Massage as Dance

I love dancing. I used to figure skate – ice dance, specifically – and since then I’ve dabbled in a variety of other dance styles. Sometimes I’ll go out dancing with friends, although I prefer dancing when there are specific elements and guidelines to follow – not like your typical Friday night club scene. Most of all, though, I like staying in motion.

It’s easy to think of massage as a dance. Each massage type (Swedish, deep tissue, Zen Shiatsu, etc) has a variety of potential elements, a specific catalogue of strokes to choose from. From this, the massage therapist pieces together a routine.

Sometimes the massage is heavily choreographed. Just like a figure skating routine, every move has already been determined; the therapist’s job is to follow the outline. I use this type of massage mostly with clients who have acute injuries or chronic pain. With highly focused and repetitive massages performed over multiple sessions, adhesions can be broken down and trigger points can be released.

Other massages, though, are improvised. The catalogue of strokes is the same as before, but the actual massage routine is unplanned. The dance style that comes to mind here is Argentine tango. In this dance, there are elements and rules that are universally taught, but each dance pattern is created on the spot, on the dance floor.

Both tango and massage are partner dances. The leader and follower in tango have separate roles: the leader leads, the follower, well, follows. But the dance is more than just two individuals going through the motions of a tango; it’s the relationship between the partners that defines the quality of each step and the attitude of each dance.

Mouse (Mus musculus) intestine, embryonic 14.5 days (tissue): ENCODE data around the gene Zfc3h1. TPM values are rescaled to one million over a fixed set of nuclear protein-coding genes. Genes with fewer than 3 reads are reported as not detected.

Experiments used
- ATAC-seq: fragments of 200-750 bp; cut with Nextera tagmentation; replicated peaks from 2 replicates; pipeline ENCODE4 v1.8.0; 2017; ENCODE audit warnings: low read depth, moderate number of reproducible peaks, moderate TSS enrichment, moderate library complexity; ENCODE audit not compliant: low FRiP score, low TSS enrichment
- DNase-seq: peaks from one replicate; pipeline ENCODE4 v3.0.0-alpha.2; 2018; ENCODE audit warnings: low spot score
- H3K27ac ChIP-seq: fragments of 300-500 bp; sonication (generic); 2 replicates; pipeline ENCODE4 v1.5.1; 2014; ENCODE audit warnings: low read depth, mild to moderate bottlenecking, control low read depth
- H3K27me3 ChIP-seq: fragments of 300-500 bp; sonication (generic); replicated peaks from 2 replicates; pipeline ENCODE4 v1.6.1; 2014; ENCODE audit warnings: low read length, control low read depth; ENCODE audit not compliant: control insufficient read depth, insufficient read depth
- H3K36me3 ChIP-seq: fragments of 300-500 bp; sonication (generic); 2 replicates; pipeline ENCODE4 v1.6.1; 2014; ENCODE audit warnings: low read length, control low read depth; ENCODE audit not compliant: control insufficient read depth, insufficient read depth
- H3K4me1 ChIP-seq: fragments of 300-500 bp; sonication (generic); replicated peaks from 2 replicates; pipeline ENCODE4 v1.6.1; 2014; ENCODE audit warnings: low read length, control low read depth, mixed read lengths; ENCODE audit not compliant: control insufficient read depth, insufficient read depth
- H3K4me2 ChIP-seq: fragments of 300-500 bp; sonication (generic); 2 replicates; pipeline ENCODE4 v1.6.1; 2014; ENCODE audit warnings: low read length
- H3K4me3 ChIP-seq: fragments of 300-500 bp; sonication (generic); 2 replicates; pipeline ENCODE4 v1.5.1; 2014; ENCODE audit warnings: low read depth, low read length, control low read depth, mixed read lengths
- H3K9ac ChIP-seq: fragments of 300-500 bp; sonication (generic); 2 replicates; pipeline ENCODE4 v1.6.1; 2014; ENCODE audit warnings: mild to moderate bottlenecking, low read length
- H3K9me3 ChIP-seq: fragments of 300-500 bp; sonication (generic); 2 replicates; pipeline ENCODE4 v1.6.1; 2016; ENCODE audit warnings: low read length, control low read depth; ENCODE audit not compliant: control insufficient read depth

The therapist and client have a similar give-and-take relationship. The therapist uses his or her body – hands, arms, elbows – to interact with the client’s body – the muscles and skin. Just like in tango, though, the connection between the therapist’s hands and the client’s muscles is what defines the massage: the pressure, direction and type of strokes used, and the attitude or intention that the therapist sets within the session.

Some massages are graceful, like a relaxation massage, while others are utilitarian, like a sports massage. Some have well-defined goals; others rely more on interpretation. But despite these differences (or because of these differences?), every massage is a beautiful and unique dance.

This entry was posted in Metaphors. Bookmark the permalink. Follow any comments here with the RSS feed for this post. Post a comment or leave a trackback.

Leave a Reply